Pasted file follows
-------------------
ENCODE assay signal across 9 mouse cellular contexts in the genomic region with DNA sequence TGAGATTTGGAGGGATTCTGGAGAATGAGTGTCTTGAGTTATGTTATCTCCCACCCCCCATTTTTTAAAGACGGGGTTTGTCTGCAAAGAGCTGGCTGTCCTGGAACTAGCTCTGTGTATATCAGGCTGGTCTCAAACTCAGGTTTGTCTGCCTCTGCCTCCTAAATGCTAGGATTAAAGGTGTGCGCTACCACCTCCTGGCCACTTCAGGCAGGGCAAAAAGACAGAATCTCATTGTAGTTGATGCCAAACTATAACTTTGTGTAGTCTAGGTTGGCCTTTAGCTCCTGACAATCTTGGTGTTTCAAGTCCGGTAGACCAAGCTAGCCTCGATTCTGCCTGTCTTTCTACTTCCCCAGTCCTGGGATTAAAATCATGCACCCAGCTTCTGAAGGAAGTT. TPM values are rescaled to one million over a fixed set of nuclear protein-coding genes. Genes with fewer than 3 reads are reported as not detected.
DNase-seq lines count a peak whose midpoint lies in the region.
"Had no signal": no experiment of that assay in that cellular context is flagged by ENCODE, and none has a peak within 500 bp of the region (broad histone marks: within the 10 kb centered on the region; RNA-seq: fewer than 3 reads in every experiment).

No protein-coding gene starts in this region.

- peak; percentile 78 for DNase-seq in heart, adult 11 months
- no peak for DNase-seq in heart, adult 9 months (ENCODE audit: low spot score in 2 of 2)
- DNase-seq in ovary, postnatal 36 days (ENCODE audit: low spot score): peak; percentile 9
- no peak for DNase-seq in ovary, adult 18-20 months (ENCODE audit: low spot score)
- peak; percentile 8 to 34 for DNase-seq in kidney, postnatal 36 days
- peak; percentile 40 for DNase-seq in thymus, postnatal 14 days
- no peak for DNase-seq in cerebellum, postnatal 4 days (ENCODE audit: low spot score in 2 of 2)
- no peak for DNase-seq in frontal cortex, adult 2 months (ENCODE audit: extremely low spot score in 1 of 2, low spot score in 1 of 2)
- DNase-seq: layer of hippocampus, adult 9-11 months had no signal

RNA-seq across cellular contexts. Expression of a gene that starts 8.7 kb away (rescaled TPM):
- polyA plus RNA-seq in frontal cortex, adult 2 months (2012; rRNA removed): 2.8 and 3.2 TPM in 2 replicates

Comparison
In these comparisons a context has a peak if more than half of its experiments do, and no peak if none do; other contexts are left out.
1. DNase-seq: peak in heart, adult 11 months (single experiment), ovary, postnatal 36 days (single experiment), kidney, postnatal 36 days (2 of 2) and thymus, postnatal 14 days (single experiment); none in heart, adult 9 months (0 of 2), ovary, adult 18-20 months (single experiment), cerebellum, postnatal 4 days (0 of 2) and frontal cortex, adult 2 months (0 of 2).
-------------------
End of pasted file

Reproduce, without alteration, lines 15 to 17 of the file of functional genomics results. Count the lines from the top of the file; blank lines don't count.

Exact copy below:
- polyA plus RNA-seq in frontal cortex, adult 2 months (2012; rRNA removed): 2.8 and 3.2 TPM in 2 replicates

Comparison
In these comparisons a context has a peak if more than half of its experiments do, and no peak if none do; other contexts are left out.